The Genetic Architecture of Depression in Individuals of East Asian Ancestry: A Genome-Wide Association Study.
Giannakopoulou O., Lin K., Meng X., Su M-H., Kuo P-H., Peterson RE., Awasthi S., Moscati A., Coleman JRI., Bass N., Millwood IY., Chen Y., Chen Z., Chen H-C., Lu M-L., Huang M-C., Chen C-H., Stahl EA., Loos RJF., Mullins N., Ursano RJ., Kessler RC., Stein MB., Sen S., Scott LJ., Burmeister M., Fang Y., Tyrrell J., Jiang Y., Tian C., McIntosh AM., Ripke S., Dunn EC., Kendler KS., Walters RG., Lewis CM., Kuchenbaecker K., 23andMe Research Team, China Kadoorie Biobank Collaborative Group, and Major Depressive Disorder Working Group of the Psychiatric Genomics Consortium None.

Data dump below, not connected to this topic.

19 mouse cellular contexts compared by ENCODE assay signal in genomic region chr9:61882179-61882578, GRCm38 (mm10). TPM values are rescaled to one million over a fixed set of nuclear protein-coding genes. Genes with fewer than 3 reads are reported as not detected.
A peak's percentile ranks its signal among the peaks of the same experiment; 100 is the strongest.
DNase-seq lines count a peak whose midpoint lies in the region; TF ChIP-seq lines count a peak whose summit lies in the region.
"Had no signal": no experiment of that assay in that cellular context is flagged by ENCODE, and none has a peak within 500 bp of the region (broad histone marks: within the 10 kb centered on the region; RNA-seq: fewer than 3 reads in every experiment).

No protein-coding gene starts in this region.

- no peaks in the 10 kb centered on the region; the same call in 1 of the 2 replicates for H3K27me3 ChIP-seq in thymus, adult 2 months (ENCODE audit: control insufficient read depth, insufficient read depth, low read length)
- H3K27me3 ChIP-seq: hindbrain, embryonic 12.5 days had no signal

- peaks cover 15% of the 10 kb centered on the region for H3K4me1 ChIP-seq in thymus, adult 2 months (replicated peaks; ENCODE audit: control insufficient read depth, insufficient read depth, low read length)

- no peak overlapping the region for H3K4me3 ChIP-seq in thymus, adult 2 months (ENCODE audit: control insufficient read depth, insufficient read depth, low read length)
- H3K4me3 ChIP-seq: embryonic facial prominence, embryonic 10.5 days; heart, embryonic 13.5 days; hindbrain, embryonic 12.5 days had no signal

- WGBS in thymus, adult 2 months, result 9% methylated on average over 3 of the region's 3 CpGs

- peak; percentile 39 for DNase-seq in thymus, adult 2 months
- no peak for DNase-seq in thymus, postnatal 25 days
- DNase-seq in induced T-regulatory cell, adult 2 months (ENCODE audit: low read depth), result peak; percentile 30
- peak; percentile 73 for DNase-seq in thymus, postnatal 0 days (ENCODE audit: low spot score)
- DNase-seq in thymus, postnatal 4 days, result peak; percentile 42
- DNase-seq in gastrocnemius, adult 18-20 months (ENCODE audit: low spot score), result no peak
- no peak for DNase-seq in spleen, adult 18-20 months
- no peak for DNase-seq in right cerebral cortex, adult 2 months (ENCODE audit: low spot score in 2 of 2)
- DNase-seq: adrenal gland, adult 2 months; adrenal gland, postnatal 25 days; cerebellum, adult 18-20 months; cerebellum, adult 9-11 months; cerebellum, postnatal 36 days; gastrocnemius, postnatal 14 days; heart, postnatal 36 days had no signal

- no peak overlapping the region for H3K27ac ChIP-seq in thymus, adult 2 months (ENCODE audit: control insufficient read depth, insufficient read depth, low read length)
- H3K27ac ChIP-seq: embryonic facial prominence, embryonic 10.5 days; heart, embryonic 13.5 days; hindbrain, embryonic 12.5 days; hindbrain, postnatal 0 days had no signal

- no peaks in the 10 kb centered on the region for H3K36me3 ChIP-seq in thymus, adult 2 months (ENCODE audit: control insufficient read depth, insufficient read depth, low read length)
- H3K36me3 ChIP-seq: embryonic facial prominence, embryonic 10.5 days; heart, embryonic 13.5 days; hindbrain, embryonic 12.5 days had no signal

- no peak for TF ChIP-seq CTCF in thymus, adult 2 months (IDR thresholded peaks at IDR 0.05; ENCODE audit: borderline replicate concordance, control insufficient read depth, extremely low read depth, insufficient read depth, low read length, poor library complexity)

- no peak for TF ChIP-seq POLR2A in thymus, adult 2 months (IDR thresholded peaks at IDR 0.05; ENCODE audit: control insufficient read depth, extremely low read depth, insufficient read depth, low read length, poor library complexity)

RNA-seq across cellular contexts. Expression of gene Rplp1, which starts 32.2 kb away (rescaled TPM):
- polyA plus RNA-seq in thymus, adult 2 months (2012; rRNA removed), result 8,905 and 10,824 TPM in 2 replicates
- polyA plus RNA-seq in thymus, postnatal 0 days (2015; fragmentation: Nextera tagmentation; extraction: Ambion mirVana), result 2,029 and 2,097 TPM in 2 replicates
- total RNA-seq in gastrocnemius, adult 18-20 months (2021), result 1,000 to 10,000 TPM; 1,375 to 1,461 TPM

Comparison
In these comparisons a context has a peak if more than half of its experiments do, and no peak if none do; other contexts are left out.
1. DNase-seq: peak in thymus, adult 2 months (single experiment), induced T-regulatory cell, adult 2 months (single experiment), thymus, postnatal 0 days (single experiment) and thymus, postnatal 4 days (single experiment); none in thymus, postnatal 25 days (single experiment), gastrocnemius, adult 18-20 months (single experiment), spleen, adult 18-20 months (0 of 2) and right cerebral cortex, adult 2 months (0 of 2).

Importance: Most previous genome-wide association studies (GWAS) of depression have used data from individuals of European descent. This limits the understanding of the underlying biology of depression and raises questions about the transferability of findings between populations. Objective: To investigate the genetics of depression among individuals of East Asian and European descent living in different geographic locations, and with different outcome definitions for depression. Design, Setting, and Participants: Genome-wide association analyses followed by meta-analysis, which included data from 9 cohort and case-control data sets comprising individuals with depression and control individuals of East Asian descent. This study was conducted between January 2019 and May 2021. Exposures: Associations of genetic variants with depression risk were assessed using generalized linear mixed models and logistic regression. The results were combined across studies using fixed-effects meta-analyses. These were subsequently also meta-analyzed with the largest published GWAS for depression among individuals of European descent. Additional meta-analyses were carried out separately by outcome definition (clinical depression vs symptom-based depression) and region (East Asian countries vs Western countries) for East Asian ancestry cohorts. Main Outcomes and Measures: Depression status was defined based on health records and self-report questionnaires. Results: There were a total of 194 548 study participants (approximate mean age, 51.3 years; 62.8% women). Participants included 15 771 individuals with depression and 178 777 control individuals of East Asian descent. Five novel associations were identified, including 1 in the meta-analysis for broad depression among those of East Asian descent: rs4656484 (β = -0.018, SE = 0.003, P = 4.43x10-8) at 1q24.1. Another locus at 7p21.2 was associated in a meta-analysis restricted to geographically East Asian studies (β = 0.028, SE = 0.005, P = 6.48x10-9 for rs10240457). The lead variants of these 2 novel loci were not associated with depression risk in European ancestry cohorts (β = -0.003, SE = 0.005, P = .53 for rs4656484 and β = -0.005, SE = 0.004, P = .28 for rs10240457). Only 11% of depression loci previously identified in individuals of European descent reached nominal significance levels in the individuals of East Asian descent. The transancestry genetic correlation between cohorts of East Asian and European descent for clinical depression was r = 0.413 (SE = 0.159). Clinical depression risk was negatively genetically correlated with body mass index in individuals of East Asian descent (r = -0.212, SE = 0.084), contrary to findings for individuals of European descent. Conclusions and Relevance: These results support caution against generalizing findings about depression risk factors across populations and highlight the need to increase the ancestral and geographic diversity of samples with consistent phenotyping.